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Inspect Houseplants for Pests and Disease

by Don Janssen, Extension Educator

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When you acquire new houseplants or bring inside plants that spent the summer outdoors, it's a good idea to inspect them closely for insect problems.

Constant warm temperatures indoors and the obvious absence of natural enemies can turn a few insects into a major pest problem. Some houseplant pests suck on plant juices; others may feed on roots or leaves. Some pests may live in or under plant pots but not feed on or harm the plants.

Sucking pests include aphids, whiteflies, mealybugs, spider mites ant thrips. Aphids are small, soft-bodied insects. They're often green but may be brown, black, pink or yellow. They may or may not have wings. They're usually found on young, succulent growth, such as recently opened leaves, flower buds and flower stems. Cast aphid skins may look like dandruff on the lower leaves or around the pot on the shelf or table.

If the "dandruff" flies away when you shale the plant, it's probably whiteflies. These 1/16-inch insects with snow-white wings are a common greenhouse pest. In flight, they look like tiny bits of white ash swirling in the air. Both the adults and the immature stages feed on the undersides of plant leaves.

Plants that spent the summer outdoors may be hosting sowbugs, pillbugs, spiders, millipedes, and even earwigs that moved into the plants or their containers. Some combination or washing, repotting, removing pot saucers and shaking out the residents, and vacuuming should control most of these pests.

For more conventional houseplant pests, washing the plants under running water in the sink is often enough to dislodge them. Aphids and spider mites often require no other control. Insecticidal soaps are another option. A commonly recommended control for mealybugs is wiping with a cotton ball dipped in rubbing alcohol. Whitefly control usually requires the use of pesticides.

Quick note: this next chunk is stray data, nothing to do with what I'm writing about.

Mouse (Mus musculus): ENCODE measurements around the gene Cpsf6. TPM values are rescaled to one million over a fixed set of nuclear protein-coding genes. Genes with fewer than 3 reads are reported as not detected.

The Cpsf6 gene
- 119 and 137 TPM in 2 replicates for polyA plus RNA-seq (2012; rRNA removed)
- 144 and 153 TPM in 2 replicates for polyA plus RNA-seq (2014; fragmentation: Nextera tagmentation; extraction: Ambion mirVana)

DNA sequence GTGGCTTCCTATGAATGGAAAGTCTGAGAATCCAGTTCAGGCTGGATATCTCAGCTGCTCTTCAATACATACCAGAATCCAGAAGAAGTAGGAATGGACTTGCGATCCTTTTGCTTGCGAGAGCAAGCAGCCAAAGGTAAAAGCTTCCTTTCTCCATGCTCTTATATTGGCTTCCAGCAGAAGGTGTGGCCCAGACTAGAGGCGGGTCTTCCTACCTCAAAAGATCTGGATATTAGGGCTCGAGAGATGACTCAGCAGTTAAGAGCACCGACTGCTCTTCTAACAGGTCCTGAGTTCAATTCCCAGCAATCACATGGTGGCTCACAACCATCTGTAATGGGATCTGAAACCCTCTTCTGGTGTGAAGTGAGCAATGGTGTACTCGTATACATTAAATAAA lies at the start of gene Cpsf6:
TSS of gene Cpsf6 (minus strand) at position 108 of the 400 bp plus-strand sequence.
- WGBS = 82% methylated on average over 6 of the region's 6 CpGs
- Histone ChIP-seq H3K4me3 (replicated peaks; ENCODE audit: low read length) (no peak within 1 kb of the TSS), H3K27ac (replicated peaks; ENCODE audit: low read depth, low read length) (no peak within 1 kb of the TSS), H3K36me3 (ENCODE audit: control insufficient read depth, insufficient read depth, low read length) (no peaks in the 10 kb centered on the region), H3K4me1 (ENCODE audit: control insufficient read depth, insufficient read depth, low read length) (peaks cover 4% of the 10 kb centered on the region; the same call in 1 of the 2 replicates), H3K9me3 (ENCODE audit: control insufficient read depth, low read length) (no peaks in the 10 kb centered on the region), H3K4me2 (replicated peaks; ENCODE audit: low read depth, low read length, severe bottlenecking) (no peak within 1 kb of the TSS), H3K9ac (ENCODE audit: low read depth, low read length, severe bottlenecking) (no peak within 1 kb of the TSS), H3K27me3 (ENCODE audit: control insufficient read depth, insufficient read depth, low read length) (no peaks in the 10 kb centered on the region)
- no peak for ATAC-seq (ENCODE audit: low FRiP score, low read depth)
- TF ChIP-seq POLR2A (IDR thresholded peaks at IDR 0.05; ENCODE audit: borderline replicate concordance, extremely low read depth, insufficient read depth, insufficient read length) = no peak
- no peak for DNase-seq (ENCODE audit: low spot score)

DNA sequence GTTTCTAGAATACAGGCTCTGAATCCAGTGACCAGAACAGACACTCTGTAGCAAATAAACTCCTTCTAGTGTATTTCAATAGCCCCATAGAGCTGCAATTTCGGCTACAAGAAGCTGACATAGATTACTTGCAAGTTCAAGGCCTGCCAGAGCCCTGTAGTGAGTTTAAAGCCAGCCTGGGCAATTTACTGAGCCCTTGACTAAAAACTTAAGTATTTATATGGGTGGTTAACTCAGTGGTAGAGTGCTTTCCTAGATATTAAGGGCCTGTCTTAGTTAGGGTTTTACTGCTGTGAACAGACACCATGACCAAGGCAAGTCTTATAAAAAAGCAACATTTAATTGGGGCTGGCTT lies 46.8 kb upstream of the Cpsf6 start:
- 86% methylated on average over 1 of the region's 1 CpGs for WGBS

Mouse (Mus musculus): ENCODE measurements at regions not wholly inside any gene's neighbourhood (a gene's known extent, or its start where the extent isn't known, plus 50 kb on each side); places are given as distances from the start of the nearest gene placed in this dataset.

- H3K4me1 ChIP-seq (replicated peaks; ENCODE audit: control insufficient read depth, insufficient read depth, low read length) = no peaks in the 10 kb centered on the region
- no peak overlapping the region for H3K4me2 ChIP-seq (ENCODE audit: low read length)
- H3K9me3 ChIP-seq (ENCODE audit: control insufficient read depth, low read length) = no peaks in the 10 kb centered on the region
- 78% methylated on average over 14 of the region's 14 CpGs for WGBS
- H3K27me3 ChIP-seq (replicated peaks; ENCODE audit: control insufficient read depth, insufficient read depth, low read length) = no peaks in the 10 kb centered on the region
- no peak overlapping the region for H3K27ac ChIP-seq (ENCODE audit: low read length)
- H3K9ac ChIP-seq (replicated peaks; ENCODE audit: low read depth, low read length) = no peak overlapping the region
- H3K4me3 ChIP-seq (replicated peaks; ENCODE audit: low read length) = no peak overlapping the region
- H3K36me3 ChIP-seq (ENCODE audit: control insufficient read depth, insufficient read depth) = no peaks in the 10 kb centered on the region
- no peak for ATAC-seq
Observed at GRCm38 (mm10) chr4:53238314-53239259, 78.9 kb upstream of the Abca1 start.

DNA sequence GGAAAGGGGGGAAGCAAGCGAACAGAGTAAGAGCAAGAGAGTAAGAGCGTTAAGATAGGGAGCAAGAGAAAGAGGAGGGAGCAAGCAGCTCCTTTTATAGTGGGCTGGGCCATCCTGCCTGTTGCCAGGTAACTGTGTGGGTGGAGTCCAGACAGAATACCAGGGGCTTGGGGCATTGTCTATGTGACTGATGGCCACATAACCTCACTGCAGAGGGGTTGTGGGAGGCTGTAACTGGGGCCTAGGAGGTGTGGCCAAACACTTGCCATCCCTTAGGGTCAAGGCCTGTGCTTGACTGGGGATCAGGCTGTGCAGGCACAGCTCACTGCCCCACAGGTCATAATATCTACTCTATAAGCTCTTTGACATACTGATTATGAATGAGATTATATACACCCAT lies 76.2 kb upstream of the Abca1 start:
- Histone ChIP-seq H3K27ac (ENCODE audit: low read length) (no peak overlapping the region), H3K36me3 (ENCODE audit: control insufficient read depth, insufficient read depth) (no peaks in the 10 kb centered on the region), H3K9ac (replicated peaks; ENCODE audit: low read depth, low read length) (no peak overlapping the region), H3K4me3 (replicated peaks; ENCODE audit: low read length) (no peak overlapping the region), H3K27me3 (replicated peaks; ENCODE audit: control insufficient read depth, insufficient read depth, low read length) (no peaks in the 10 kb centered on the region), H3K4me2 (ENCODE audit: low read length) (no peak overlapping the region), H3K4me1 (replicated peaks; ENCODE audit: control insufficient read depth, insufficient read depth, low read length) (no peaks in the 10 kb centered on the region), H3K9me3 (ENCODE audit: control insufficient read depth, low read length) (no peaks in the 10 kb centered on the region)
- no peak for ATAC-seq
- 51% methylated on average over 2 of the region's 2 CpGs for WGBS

Select a product labeled for use against the pest you want to control on plant indoors. Some houseplants are sensitive to certain pesticides, so be sure to check the label for any cautions to make sure it won't harm your plant. It's often a good idea to test the material on a small portion of the plant before treating the whole thing. Read and follow all label directions whenever using these or other pesticides.

Sometimes a serious infestation is best dealt with by discarding the plant. Unless a plant is particularly valuable, trying to save it may only result in spreading the problem to other plants.

To reduce the potential for pest or disease outbreaks, even healthy-looking newly acquired plants and those coming indoors after spending the summer outside should be inspected closely before you bring them in and then recheck weekly to catch developing problems before they get out of hand. A magnifying glass is a good investment.

(This resource was added September 2003 and appeared in the Lincoln Journal Star Newspaper Sunday edition. For information on reproducing this article or using any photographs or graphics, read the Terms of Use statement)

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